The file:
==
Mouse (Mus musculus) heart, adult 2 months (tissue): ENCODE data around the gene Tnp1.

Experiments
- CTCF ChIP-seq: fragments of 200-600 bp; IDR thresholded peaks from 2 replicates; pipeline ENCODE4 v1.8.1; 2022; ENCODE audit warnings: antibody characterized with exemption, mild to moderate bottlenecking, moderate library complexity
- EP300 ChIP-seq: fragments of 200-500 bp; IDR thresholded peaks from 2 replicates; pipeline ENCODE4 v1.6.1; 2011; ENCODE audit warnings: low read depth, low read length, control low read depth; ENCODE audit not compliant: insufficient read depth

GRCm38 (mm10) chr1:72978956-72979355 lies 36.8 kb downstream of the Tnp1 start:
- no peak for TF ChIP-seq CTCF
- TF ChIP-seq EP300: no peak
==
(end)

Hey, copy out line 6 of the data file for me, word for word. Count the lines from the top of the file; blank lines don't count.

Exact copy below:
- no peak for TF ChIP-seq CTCF